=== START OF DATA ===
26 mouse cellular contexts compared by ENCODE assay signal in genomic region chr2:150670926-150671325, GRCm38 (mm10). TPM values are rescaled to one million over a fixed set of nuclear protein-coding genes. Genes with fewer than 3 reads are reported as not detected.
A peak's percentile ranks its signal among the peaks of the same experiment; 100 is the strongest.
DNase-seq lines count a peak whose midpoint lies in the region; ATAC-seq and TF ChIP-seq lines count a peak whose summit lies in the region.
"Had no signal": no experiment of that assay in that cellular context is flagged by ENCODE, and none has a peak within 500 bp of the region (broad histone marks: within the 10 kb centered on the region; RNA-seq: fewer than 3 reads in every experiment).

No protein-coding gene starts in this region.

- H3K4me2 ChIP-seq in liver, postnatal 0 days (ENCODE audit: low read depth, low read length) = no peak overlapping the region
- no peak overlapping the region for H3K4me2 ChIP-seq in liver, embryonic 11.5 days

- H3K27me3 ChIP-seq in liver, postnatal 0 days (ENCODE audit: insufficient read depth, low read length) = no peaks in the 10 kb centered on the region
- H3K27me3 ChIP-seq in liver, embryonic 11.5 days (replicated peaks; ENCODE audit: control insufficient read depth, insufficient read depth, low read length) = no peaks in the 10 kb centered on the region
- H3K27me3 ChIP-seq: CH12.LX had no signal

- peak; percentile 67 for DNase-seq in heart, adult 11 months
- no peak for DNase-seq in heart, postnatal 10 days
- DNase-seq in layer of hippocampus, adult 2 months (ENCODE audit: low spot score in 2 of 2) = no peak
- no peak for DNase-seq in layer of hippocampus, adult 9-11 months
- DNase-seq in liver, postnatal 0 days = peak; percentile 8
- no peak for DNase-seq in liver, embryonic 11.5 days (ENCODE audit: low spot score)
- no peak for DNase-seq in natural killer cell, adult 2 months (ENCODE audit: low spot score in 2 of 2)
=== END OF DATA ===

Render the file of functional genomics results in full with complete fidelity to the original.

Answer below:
26 mouse cellular contexts compared by ENCODE assay signal in genomic region chr2:150670926-150671325, GRCm38 (mm10). TPM values are rescaled to one million over a fixed set of nuclear protein-coding genes. Genes with fewer than 3 reads are reported as not detected.
A peak's percentile ranks its signal among the peaks of the same experiment; 100 is the strongest.
DNase-seq lines count a peak whose midpoint lies in the region; ATAC-seq and TF ChIP-seq lines count a peak whose summit lies in the region.
"Had no signal": no experiment of that assay in that cellular context is flagged by ENCODE, and none has a peak within 500 bp of the region (broad histone marks: within the 10 kb centered on the region; RNA-seq: fewer than 3 reads in every experiment).

No protein-coding gene starts in this region.

- H3K4me2 ChIP-seq in liver, postnatal 0 days (ENCODE audit: low read depth, low read length) = no peak overlapping the region
- no peak overlapping the region for H3K4me2 ChIP-seq in liver, embryonic 11.5 days

- H3K27me3 ChIP-seq in liver, postnatal 0 days (ENCODE audit: insufficient read depth, low read length) = no peaks in the 10 kb centered on the region
- H3K27me3 ChIP-seq in liver, embryonic 11.5 days (replicated peaks; ENCODE audit: control insufficient read depth, insufficient read depth, low read length) = no peaks in the 10 kb centered on the region
- H3K27me3 ChIP-seq: CH12.LX had no signal

- peak; percentile 67 for DNase-seq in heart, adult 11 months
- no peak for DNase-seq in heart, postnatal 10 days
- DNase-seq in layer of hippocampus, adult 2 months (ENCODE audit: low spot score in 2 of 2) = no peak
- no peak for DNase-seq in layer of hippocampus, adult 9-11 months
- DNase-seq in liver, postnatal 0 days = peak; percentile 8
- no peak for DNase-seq in liver, embryonic 11.5 days (ENCODE audit: low spot score)
- no peak for DNase-seq in natural killer cell, adult 2 months (ENCODE audit: low spot score in 2 of 2)